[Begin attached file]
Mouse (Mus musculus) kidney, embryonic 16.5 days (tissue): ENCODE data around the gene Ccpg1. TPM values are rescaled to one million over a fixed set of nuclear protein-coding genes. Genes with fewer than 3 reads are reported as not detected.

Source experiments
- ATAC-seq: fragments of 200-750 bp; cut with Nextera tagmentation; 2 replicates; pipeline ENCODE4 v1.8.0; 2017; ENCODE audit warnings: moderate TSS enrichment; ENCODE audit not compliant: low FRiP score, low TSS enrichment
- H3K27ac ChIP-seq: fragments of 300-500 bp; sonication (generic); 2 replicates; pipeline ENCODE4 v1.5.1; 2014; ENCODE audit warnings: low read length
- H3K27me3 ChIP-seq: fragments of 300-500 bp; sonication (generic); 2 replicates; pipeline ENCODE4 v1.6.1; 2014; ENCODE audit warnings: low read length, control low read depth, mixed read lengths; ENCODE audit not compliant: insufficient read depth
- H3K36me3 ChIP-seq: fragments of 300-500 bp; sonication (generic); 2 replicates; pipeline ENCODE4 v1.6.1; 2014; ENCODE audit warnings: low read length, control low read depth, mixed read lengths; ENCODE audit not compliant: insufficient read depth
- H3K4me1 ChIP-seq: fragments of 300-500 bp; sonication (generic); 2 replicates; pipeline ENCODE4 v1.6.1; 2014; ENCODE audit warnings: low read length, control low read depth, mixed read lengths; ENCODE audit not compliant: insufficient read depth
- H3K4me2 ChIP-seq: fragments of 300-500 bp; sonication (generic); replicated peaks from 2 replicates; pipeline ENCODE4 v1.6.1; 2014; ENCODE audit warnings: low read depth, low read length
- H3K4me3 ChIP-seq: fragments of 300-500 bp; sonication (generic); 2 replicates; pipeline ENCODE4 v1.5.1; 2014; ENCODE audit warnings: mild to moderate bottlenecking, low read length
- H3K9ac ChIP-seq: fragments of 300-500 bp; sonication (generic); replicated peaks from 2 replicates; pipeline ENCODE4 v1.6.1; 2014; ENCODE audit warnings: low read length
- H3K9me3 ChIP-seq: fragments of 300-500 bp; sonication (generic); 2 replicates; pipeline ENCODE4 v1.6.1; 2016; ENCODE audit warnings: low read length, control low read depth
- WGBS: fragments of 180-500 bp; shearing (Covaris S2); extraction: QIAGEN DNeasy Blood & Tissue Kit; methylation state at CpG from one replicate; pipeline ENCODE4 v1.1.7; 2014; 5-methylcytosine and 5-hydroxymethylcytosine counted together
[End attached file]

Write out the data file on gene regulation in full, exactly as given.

Mouse (Mus musculus) kidney, embryonic 16.5 days (tissue): ENCODE data around the gene Ccpg1. TPM values are rescaled to one million over a fixed set of nuclear protein-coding genes. Genes with fewer than 3 reads are reported as not detected.

Source experiments
- ATAC-seq: fragments of 200-750 bp; cut with Nextera tagmentation; 2 replicates; pipeline ENCODE4 v1.8.0; 2017; ENCODE audit warnings: moderate TSS enrichment; ENCODE audit not compliant: low FRiP score, low TSS enrichment
- H3K27ac ChIP-seq: fragments of 300-500 bp; sonication (generic); 2 replicates; pipeline ENCODE4 v1.5.1; 2014; ENCODE audit warnings: low read length
- H3K27me3 ChIP-seq: fragments of 300-500 bp; sonication (generic); 2 replicates; pipeline ENCODE4 v1.6.1; 2014; ENCODE audit warnings: low read length, control low read depth, mixed read lengths; ENCODE audit not compliant: insufficient read depth
- H3K36me3 ChIP-seq: fragments of 300-500 bp; sonication (generic); 2 replicates; pipeline ENCODE4 v1.6.1; 2014; ENCODE audit warnings: low read length, control low read depth, mixed read lengths; ENCODE audit not compliant: insufficient read depth
- H3K4me1 ChIP-seq: fragments of 300-500 bp; sonication (generic); 2 replicates; pipeline ENCODE4 v1.6.1; 2014; ENCODE audit warnings: low read length, control low read depth, mixed read lengths; ENCODE audit not compliant: insufficient read depth
- H3K4me2 ChIP-seq: fragments of 300-500 bp; sonication (generic); replicated peaks from 2 replicates; pipeline ENCODE4 v1.6.1; 2014; ENCODE audit warnings: low read depth, low read length
- H3K4me3 ChIP-seq: fragments of 300-500 bp; sonication (generic); 2 replicates; pipeline ENCODE4 v1.5.1; 2014; ENCODE audit warnings: mild to moderate bottlenecking, low read length
- H3K9ac ChIP-seq: fragments of 300-500 bp; sonication (generic); replicated peaks from 2 replicates; pipeline ENCODE4 v1.6.1; 2014; ENCODE audit warnings: low read length
- H3K9me3 ChIP-seq: fragments of 300-500 bp; sonication (generic); 2 replicates; pipeline ENCODE4 v1.6.1; 2016; ENCODE audit warnings: low read length, control low read depth
- WGBS: fragments of 180-500 bp; shearing (Covaris S2); extraction: QIAGEN DNeasy Blood & Tissue Kit; methylation state at CpG from one replicate; pipeline ENCODE4 v1.1.7; 2014; 5-methylcytosine and 5-hydroxymethylcytosine counted together